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Blog Nutrition Foods That Lower Cortisol: Bringing The Stress Hormone Back Into Balance

Foods That Lower Cortisol: Bringing The Stress Hormone Back Into Balance

foods that lower cortisol

Everyone has been stressed at some point. But, you are here because you’ve been stressed for a while. Your doctor says your cortisol levels are high, and now you want to know what you should do. The good news is, there are some lifestyle changes you can make to lower your cortisol levels. There are some foods that lower cortisol levels. They do so because of their nutritional profile. Specifically, foods with high amounts of vitamin C, tryptophan and quercetin are good for lowering cortisol levels. Here is everything you need to know about foods that lower cortisol levels and other lifestyle changes you can make for your wellbeing.

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What Is The Deal With Cortisol?

Think of cortisol as a natural alarm system. When you encounter a stressful situation such as the dog barking, the system is activated. The hypothalamus in the brain signals the adrenal glands located on the kidneys’ upper part to release adrenaline and cortisol.

Adrenaline is the fight or flight hormone, while cortisol is the stress hormone. Cortisol increases glucose levels in the bloodstream, heightens the brain’s ability to use glucose, and avails substances for tissue repair. Cortisol also numbs unimportant functions that would interfere with the fight or flight process.

Your body needs this hormone to run daily functions. When you wake up or exercise, the body releases the average cortisol levels for blood sugar, pressure, and heart muscle strengthening. Research shows small doses of the hormone have several benefits, including boosting memory, heightening the immune system, and reducing pain sensitivity (9).

Consistently high cortisol levels are associated with high-stress levels. What causes the increase of this hormone in the body? Increased exposure to stressful situations is mainly to blame. Modern life is full of stressors. Many people start their day by waking up early to see kids off to school and then work. You get stuck in a traffic jam for hours and receive a thorough scolding from your boss. Other situations that raise stress levels include sickness of a loved one, accumulation of unpaid bills, an unhealthy relationship, and even lack of enough sleep.

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How Do You Know That Your Body Is Producing High Cortisol Levels?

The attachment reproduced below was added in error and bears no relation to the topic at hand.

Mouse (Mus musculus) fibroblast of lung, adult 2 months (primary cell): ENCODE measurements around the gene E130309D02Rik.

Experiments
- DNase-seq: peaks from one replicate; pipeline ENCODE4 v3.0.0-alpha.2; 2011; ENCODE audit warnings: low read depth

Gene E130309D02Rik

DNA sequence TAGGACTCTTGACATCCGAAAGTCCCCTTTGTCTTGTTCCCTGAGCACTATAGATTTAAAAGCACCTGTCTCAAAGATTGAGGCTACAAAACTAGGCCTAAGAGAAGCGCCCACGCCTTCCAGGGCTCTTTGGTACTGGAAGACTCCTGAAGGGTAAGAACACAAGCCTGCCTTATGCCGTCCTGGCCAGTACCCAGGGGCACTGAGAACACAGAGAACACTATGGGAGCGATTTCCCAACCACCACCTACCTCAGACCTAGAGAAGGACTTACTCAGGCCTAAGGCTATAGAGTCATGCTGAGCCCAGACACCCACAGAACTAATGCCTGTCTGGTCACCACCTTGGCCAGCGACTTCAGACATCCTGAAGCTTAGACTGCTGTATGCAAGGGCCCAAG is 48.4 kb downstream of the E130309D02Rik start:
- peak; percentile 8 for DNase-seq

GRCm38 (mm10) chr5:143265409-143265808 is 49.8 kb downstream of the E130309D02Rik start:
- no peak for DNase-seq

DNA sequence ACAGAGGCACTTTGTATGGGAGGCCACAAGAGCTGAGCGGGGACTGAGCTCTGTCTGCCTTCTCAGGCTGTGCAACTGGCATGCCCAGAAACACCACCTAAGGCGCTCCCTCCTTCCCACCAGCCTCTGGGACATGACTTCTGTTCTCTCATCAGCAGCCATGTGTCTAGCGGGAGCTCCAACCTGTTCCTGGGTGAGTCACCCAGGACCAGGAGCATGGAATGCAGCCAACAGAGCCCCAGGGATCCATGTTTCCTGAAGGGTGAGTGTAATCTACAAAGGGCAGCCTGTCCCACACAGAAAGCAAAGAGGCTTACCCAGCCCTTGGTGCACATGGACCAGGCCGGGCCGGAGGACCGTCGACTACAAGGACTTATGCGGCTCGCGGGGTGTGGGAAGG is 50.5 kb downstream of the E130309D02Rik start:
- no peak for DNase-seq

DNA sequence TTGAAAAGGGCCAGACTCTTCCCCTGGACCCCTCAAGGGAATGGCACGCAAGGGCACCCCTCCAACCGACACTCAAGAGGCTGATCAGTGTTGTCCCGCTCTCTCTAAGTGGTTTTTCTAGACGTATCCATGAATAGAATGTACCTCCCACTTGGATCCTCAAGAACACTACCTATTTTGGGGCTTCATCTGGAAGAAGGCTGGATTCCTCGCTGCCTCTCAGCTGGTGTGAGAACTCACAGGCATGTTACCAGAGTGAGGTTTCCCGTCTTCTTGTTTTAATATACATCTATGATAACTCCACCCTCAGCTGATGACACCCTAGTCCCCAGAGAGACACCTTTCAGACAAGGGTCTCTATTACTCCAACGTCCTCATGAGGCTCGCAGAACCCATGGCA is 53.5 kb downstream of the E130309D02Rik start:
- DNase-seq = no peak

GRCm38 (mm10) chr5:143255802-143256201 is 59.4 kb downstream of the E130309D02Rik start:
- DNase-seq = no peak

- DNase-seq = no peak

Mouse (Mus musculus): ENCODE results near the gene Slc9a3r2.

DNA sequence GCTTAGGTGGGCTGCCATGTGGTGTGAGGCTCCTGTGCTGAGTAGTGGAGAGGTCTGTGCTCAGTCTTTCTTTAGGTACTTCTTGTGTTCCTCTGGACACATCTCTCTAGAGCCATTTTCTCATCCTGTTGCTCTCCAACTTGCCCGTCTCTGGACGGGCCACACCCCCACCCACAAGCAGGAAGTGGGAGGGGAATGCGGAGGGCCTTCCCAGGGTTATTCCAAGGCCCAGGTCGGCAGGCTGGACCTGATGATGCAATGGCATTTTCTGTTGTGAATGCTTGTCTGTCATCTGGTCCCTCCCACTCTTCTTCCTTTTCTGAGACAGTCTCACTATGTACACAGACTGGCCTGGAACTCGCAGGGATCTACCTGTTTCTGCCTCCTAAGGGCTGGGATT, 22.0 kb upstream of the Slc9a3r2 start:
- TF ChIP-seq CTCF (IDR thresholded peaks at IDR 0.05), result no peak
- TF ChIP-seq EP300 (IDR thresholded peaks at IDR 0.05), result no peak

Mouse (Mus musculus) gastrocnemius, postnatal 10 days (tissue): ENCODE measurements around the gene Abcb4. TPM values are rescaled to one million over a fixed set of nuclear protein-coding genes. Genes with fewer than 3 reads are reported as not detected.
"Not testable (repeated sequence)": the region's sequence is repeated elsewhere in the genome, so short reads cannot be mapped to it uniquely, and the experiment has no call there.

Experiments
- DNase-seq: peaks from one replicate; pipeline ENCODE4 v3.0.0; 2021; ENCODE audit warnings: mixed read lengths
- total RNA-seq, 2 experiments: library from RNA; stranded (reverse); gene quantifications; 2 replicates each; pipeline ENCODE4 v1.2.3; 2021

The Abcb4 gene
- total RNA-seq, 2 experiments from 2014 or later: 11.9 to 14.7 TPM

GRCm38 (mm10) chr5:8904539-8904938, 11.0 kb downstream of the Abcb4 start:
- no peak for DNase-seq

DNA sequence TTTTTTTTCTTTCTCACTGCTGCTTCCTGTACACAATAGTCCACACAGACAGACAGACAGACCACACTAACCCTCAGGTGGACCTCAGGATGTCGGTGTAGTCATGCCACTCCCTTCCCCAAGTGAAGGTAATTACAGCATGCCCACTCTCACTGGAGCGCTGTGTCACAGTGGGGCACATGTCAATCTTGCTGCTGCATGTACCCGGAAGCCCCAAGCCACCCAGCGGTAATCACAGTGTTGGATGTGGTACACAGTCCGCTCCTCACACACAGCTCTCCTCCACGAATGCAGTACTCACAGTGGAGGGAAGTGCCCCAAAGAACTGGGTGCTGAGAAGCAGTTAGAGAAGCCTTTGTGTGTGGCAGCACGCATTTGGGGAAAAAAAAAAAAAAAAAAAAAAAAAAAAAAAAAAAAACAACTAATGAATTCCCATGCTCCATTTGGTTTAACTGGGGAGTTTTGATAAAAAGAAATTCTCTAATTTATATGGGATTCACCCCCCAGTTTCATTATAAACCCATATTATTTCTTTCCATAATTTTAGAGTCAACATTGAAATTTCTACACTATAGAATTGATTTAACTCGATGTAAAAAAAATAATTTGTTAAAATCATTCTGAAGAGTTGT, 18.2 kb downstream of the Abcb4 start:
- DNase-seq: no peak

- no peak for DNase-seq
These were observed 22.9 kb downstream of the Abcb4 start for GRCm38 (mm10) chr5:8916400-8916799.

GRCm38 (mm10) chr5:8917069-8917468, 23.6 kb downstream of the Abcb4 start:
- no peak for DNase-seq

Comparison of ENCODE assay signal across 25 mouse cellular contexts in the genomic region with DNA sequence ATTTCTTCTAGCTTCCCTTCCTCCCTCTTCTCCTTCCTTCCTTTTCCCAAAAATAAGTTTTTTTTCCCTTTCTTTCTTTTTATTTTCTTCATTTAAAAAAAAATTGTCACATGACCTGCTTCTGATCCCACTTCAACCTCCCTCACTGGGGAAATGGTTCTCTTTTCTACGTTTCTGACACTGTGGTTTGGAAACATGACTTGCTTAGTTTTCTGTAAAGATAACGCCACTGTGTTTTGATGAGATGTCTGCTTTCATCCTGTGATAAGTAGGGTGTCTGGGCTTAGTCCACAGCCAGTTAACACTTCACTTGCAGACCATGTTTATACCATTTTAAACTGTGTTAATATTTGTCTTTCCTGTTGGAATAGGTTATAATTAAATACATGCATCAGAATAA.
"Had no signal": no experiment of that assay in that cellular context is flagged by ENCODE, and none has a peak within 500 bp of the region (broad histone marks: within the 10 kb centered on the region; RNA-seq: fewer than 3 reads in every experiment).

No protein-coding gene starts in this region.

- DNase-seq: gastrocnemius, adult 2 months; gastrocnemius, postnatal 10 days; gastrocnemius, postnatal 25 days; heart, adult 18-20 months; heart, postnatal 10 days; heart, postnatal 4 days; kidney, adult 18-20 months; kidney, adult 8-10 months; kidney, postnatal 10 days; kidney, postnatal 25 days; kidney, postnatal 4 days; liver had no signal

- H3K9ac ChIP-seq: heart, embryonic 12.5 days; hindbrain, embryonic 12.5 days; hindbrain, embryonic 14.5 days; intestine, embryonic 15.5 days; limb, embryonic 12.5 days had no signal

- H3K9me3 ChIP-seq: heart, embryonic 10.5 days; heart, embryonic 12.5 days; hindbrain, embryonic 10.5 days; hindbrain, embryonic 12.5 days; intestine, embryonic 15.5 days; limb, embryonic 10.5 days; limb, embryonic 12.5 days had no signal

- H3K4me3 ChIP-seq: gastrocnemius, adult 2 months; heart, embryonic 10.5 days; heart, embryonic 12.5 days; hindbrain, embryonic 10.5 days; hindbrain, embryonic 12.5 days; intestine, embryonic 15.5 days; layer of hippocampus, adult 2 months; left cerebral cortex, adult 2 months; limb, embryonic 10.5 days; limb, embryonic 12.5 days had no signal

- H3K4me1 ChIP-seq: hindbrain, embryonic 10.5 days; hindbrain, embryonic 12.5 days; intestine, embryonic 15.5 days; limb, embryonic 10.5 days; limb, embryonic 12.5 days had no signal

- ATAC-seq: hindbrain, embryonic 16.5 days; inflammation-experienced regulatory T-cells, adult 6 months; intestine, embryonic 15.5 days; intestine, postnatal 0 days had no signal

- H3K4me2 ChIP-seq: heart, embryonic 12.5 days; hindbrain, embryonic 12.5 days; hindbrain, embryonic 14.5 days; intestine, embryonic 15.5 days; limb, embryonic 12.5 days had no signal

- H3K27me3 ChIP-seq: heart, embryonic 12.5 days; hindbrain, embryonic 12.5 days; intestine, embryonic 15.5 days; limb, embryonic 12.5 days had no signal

Prolonged exposure to elevated cortisol levels has various signs depending on what is causing the increased levels. Generally, watch out for the following symptoms:

  •  Low libido for both men and women, irregular ovulation or periods in women, and erectile dysfunction in men
  •  Insomnia due to poor sleep
  • Rounding of the face and increased weight gain in the lower abdomen
  • High blood pressure
  • Decreased concentration
  • Anxiety, depression, frequent mood swings, and irritability
  • Thinning and easily bruised skin
  • Osteoporosis
  • Slow healing skin
  • Headaches
  • Increased fatigue and poor fatigue recovery
  • Gut problems, such as diarrhoea, bloating, and constipation.

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Reasons Why You Need To Lower Extreme Cortisol Levels

Everything good has its downside, especially when administered in high doses. And high levels of cortisol will no doubt produce negative results. Here is why you need to lower extreme cortisol levels:

Serious Complications

High levels of cortisol in the blood stimulate the production of more insulin to allow glucose to be utilized as energy. Continuously elevated cortisol may be associated with chronic diseases such as type 2 diabetes (2). Other chronic complications include osteoporosis and high blood pressure.

Weakened Immune System

It interferes with your immune system exposing you to a higher risk of infections such as cold and other infectious diseases.

Weight Gain

Cortisol triggers the need for more glucose in the body. Consequently, you will feel hungry, eat more food. Excess food metabolizes into fat.

Chronic Fatigue

Cortisol brings insomnia by disrupting the functioning of other hormones and sleep patterns causing extreme fatigue.

Interestingly, eating certain foods and supplements can help lower your cortisol levels.

Here we go. 

foods that help lower cortisol
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Foods That Lower Cortisol Levels

Asparagus

One cup of this diuretic vegetable contains about two-thirds of the folic acid that your body requires daily. Low levels of folic acid can make you feel anxious, while high levels of this nutrient fight depression. Additionally, asparagus is a natural source of tryptophan, an amino acid that stimulates serotonin production. More serotonin in your body lifts your mood. And to top it off, these green stalks are a source of vitamin C.

Blueberries

One cup of these little blue bullets contains 24% of your vitamin C daily value and other potent antioxidants. Studies indicate that regular intake of blueberries lowers oxidative stress and provides your body with cytokines that have anti-inflammatory properties (3). Apart from satiating your hunger pangs, blueberries boost mental abilities, burn belly fat, help your heart by lowering blood pressure, and fight free radicals that cause cancer. Add blueberries to your next smoothie, and you will not regret it.

Mango

One cup of mango contains 60mg of vitamin C. This tasty fruit has more than 12 variations of polyphenols. Mangiferin, a polyphenol, is a super antioxidant. Mangiferin is extremely useful in preventing certain types of cancer (1) since it fights oxidative stress in the body.  Mango helps lower stress levels and contributes to a healthy heart, eyes, and proper digestion.

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Oranges

Did you know that smelling the tropical scent of orange soothes the mind, thus lowering stress levels by nearly 70%? With 117% DV, orange is an all-time source of vitamin C, adequate amounts of fibre, and potassium. Cancer-fighting citrus limonoids add to the richness of this irresistible fruit.

Read More: 13 Essential Vitamins: A Comprehensive Guide

Whole Grain and Fortified Cereal